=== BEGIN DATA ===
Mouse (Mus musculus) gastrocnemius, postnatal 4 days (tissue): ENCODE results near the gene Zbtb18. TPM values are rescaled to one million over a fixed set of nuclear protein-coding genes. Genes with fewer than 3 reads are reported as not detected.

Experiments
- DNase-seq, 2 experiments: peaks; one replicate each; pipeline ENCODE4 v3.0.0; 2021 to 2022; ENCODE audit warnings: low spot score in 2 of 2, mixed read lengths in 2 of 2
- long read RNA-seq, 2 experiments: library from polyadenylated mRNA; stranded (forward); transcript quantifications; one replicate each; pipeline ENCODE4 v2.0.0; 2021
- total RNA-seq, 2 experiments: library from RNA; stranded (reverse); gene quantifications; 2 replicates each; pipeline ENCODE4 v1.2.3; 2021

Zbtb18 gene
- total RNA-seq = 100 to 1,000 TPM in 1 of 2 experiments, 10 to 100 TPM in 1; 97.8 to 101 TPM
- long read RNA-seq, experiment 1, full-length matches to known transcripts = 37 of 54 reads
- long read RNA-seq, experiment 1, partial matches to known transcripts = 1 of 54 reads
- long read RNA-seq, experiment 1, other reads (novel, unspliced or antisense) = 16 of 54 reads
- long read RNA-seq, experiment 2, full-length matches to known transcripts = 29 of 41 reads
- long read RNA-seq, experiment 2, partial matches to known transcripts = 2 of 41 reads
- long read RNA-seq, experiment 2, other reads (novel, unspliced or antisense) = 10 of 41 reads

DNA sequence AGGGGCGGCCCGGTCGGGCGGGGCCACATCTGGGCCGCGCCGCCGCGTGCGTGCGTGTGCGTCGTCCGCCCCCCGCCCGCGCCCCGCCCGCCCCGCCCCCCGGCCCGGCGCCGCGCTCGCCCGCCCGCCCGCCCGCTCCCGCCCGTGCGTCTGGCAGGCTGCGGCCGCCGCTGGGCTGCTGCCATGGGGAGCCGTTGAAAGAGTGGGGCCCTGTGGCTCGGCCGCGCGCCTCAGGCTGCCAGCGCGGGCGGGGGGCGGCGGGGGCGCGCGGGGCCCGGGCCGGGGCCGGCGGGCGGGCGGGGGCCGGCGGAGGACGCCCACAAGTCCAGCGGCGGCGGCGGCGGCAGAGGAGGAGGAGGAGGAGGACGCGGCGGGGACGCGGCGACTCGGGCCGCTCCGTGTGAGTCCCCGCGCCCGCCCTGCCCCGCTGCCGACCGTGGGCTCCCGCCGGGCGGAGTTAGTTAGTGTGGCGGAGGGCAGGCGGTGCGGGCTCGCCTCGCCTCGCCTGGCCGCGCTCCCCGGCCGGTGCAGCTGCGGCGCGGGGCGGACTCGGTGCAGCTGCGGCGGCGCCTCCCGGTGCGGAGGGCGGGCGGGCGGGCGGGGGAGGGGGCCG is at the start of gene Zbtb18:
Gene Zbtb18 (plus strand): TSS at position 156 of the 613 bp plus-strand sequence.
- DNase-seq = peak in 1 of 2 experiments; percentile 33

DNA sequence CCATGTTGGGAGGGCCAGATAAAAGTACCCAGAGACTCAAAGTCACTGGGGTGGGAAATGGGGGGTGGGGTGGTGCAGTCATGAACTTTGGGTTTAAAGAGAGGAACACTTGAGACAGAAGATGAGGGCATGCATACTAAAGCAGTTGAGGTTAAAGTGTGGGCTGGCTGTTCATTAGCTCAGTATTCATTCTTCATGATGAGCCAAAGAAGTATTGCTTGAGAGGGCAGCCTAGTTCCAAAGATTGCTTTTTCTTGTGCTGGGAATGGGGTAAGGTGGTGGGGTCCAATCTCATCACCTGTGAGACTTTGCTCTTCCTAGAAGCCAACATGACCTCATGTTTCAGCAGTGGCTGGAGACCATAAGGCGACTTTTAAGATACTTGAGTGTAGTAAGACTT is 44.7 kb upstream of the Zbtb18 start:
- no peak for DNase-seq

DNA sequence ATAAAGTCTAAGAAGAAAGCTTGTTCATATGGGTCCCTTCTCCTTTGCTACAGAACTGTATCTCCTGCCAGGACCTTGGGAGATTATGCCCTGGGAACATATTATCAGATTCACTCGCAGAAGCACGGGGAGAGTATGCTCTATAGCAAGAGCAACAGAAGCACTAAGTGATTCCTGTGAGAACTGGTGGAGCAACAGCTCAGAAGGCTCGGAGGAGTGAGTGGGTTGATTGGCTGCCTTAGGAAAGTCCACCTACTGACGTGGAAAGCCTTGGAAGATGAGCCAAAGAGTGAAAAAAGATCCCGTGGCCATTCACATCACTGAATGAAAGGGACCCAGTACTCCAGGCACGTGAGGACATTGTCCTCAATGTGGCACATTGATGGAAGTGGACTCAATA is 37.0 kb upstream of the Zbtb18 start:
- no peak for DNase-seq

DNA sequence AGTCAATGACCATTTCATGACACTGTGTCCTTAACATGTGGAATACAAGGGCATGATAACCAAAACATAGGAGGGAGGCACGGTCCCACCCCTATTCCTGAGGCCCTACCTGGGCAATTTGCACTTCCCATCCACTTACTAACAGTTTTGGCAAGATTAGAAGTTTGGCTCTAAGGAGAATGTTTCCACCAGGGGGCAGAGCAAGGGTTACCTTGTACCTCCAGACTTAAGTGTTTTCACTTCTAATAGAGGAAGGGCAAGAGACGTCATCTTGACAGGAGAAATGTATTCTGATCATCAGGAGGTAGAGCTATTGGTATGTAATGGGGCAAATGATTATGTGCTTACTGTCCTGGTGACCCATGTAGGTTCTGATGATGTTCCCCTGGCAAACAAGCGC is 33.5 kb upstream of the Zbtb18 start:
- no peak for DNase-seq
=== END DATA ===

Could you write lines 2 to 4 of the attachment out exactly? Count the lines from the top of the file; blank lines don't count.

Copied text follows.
Experiments
- DNase-seq, 2 experiments: peaks; one replicate each; pipeline ENCODE4 v3.0.0; 2021 to 2022; ENCODE audit warnings: low spot score in 2 of 2, mixed read lengths in 2 of 2
- long read RNA-seq, 2 experiments: library from polyadenylated mRNA; stranded (forward); transcript quantifications; one replicate each; pipeline ENCODE4 v2.0.0; 2021